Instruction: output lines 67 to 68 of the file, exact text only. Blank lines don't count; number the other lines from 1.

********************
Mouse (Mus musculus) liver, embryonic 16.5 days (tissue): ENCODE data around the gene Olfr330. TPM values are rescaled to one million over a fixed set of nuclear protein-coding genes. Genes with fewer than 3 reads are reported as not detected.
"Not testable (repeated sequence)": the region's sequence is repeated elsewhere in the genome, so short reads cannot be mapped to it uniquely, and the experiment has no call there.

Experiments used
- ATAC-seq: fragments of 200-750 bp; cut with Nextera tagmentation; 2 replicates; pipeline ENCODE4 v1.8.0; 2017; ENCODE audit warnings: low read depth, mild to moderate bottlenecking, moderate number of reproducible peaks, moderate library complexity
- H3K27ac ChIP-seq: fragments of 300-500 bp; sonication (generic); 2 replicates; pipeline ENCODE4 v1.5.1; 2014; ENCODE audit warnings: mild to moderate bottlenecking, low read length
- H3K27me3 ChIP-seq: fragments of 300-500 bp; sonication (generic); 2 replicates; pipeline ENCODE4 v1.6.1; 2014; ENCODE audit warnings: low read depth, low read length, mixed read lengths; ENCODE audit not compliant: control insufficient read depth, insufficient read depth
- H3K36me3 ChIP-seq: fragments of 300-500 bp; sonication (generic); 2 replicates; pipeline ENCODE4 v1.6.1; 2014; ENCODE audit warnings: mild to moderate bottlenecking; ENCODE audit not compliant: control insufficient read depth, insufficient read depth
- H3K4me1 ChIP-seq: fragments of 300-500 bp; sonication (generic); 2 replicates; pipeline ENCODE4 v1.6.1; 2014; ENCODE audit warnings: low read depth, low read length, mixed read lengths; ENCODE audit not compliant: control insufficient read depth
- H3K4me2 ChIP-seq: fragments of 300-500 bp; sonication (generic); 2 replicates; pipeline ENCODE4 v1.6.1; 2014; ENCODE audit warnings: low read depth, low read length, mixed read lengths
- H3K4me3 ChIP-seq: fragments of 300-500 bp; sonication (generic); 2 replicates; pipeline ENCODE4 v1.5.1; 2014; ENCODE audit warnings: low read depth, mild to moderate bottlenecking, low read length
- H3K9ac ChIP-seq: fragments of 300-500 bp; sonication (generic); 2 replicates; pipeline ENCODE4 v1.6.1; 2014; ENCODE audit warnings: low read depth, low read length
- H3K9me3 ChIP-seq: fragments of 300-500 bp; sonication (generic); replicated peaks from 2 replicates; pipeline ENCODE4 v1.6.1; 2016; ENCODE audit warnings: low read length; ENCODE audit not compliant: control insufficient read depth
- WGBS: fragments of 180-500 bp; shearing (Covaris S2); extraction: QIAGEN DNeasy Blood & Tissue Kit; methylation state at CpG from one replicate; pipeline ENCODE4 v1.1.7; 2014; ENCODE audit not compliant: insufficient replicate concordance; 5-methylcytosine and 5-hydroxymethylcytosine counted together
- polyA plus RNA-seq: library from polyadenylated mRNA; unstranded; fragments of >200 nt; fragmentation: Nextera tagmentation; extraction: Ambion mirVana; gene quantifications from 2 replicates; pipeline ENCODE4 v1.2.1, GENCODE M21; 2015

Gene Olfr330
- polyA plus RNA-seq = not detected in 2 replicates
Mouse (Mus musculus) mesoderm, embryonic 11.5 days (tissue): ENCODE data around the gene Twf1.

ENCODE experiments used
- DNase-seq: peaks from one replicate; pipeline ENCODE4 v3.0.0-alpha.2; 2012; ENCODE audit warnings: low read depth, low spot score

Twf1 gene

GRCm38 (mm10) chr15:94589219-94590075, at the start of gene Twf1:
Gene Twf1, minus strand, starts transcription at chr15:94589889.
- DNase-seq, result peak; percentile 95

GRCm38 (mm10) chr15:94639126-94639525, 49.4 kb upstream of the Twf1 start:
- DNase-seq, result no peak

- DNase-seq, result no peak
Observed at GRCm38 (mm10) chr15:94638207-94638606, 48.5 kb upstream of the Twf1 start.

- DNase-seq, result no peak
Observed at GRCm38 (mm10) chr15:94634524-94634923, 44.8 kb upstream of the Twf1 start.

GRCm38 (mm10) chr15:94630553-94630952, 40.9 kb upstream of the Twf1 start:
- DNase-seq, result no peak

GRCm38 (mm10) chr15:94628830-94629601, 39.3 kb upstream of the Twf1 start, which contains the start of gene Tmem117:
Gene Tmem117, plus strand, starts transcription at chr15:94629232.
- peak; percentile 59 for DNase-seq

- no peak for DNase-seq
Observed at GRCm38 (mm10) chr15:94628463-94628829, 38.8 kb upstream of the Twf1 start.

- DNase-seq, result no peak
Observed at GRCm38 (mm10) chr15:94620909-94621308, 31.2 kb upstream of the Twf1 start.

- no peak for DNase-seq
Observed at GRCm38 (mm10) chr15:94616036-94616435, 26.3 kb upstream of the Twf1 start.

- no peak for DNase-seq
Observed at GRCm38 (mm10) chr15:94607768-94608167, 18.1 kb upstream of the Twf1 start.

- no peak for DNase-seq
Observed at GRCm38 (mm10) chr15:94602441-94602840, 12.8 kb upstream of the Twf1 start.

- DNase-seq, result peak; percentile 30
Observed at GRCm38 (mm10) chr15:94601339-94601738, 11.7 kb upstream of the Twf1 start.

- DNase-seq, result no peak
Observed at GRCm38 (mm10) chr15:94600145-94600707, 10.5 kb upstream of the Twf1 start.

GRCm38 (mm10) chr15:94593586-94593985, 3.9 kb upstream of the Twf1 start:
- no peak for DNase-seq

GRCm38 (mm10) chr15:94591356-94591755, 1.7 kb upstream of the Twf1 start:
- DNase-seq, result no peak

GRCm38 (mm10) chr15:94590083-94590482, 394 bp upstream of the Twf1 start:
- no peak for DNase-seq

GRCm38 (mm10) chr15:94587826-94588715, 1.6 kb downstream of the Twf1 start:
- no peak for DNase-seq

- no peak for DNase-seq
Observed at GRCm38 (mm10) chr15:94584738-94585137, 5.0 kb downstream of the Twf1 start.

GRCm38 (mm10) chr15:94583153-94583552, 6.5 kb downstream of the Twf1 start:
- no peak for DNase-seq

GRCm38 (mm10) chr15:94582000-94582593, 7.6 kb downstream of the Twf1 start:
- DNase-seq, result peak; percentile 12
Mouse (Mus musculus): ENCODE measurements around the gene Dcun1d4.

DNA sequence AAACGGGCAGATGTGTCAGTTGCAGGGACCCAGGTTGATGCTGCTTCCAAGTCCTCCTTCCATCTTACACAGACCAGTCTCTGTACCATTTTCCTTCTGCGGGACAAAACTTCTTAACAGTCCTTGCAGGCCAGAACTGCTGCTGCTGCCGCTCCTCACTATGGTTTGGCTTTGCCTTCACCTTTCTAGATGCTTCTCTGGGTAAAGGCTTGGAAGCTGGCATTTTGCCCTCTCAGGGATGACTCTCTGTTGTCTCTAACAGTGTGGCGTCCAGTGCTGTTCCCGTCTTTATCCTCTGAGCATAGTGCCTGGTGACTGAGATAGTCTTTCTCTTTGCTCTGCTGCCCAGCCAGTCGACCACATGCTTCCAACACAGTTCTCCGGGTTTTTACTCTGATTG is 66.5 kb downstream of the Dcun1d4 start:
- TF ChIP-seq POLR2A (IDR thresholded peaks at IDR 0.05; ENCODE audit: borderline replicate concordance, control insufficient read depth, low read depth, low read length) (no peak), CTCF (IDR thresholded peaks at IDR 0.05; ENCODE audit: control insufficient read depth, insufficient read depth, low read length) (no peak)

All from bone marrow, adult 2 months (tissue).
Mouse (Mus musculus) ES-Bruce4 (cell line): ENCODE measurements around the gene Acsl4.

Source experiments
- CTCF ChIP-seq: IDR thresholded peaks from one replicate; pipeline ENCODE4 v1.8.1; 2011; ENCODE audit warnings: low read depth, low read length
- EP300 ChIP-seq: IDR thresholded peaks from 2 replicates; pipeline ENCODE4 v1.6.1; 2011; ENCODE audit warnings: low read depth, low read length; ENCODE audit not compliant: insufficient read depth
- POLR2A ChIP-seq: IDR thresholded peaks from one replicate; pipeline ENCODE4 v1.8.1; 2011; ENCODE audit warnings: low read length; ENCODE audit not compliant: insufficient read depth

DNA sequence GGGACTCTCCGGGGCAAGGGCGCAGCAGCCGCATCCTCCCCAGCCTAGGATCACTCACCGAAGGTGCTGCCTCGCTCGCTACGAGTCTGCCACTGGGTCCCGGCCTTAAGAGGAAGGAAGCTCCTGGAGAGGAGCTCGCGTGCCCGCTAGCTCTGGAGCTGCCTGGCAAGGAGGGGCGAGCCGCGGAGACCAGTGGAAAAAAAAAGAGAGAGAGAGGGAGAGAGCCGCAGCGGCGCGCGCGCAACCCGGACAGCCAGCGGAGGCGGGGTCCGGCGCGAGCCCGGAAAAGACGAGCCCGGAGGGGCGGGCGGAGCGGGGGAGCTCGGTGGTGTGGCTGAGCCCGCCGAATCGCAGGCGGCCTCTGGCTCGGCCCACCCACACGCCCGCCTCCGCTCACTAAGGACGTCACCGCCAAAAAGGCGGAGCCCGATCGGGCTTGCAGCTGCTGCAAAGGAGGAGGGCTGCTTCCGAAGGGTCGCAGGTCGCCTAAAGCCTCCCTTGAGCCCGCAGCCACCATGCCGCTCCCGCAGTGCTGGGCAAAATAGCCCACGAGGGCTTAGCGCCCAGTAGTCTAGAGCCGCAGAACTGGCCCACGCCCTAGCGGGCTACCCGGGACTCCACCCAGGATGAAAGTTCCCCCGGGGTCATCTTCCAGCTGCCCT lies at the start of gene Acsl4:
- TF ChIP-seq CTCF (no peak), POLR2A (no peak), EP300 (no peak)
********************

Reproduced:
Mouse (Mus musculus) ES-Bruce4 (cell line): ENCODE measurements around the gene Acsl4.

Source experiments